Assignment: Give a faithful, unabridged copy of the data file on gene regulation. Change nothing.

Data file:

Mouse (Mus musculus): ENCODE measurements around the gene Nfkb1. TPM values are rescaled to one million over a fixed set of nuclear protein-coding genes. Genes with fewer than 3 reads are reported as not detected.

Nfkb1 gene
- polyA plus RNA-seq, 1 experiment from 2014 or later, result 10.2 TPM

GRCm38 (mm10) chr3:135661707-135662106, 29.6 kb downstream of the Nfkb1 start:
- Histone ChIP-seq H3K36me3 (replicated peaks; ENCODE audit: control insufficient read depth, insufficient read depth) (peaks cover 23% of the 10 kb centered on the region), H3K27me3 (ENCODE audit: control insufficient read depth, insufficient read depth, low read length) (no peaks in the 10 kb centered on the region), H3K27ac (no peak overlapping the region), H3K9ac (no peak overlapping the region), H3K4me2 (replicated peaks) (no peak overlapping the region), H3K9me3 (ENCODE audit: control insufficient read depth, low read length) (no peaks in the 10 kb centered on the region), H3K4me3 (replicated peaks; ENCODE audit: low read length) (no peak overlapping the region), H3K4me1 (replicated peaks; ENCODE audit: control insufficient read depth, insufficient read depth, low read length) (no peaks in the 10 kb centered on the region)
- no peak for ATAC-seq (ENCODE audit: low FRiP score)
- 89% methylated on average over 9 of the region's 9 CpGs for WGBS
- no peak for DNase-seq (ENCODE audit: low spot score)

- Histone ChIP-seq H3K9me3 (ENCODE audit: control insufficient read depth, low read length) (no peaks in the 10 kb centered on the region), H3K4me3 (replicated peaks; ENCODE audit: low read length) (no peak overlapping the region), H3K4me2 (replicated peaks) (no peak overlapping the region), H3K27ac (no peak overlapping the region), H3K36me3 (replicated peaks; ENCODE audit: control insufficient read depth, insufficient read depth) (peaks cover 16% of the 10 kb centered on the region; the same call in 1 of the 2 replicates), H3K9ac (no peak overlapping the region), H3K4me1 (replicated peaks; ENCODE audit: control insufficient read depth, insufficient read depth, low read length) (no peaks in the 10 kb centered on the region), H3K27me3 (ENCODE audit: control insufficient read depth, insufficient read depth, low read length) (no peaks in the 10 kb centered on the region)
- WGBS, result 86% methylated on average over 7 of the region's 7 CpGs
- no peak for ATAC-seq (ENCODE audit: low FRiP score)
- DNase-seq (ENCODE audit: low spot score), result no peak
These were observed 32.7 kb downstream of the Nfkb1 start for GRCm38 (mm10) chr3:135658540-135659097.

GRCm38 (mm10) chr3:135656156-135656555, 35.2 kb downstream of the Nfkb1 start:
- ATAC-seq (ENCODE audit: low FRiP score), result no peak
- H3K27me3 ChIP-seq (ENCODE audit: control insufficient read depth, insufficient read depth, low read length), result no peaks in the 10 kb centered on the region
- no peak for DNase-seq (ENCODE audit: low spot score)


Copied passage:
Mouse (Mus musculus): ENCODE measurements around the gene Nfkb1. TPM values are rescaled to one million over a fixed set of nuclear protein-coding genes. Genes with fewer than 3 reads are reported as not detected.

Nfkb1 gene
- polyA plus RNA-seq, 1 experiment from 2014 or later, result 10.2 TPM

GRCm38 (mm10) chr3:135661707-135662106, 29.6 kb downstream of the Nfkb1 start:
- Histone ChIP-seq H3K36me3 (replicated peaks; ENCODE audit: control insufficient read depth, insufficient read depth) (peaks cover 23% of the 10 kb centered on the region), H3K27me3 (ENCODE audit: control insufficient read depth, insufficient read depth, low read length) (no peaks in the 10 kb centered on the region), H3K27ac (no peak overlapping the region), H3K9ac (no peak overlapping the region), H3K4me2 (replicated peaks) (no peak overlapping the region), H3K9me3 (ENCODE audit: control insufficient read depth, low read length) (no peaks in the 10 kb centered on the region), H3K4me3 (replicated peaks; ENCODE audit: low read length) (no peak overlapping the region), H3K4me1 (replicated peaks; ENCODE audit: control insufficient read depth, insufficient read depth, low read length) (no peaks in the 10 kb centered on the region)
- no peak for ATAC-seq (ENCODE audit: low FRiP score)
- 89% methylated on average over 9 of the region's 9 CpGs for WGBS
- no peak for DNase-seq (ENCODE audit: low spot score)

- Histone ChIP-seq H3K9me3 (ENCODE audit: control insufficient read depth, low read length) (no peaks in the 10 kb centered on the region), H3K4me3 (replicated peaks; ENCODE audit: low read length) (no peak overlapping the region), H3K4me2 (replicated peaks) (no peak overlapping the region), H3K27ac (no peak overlapping the region), H3K36me3 (replicated peaks; ENCODE audit: control insufficient read depth, insufficient read depth) (peaks cover 16% of the 10 kb centered on the region; the same call in 1 of the 2 replicates), H3K9ac (no peak overlapping the region), H3K4me1 (replicated peaks; ENCODE audit: control insufficient read depth, insufficient read depth, low read length) (no peaks in the 10 kb centered on the region), H3K27me3 (ENCODE audit: control insufficient read depth, insufficient read depth, low read length) (no peaks in the 10 kb centered on the region)
- WGBS, result 86% methylated on average over 7 of the region's 7 CpGs
- no peak for ATAC-seq (ENCODE audit: low FRiP score)
- DNase-seq (ENCODE audit: low spot score), result no peak
These were observed 32.7 kb downstream of the Nfkb1 start for GRCm38 (mm10) chr3:135658540-135659097.

GRCm38 (mm10) chr3:135656156-135656555, 35.2 kb downstream of the Nfkb1 start:
- ATAC-seq (ENCODE audit: low FRiP score), result no peak
- H3K27me3 ChIP-seq (ENCODE audit: control insufficient read depth, insufficient read depth, low read length), result no peaks in the 10 kb centered on the region
- no peak for DNase-seq (ENCODE audit: low spot score)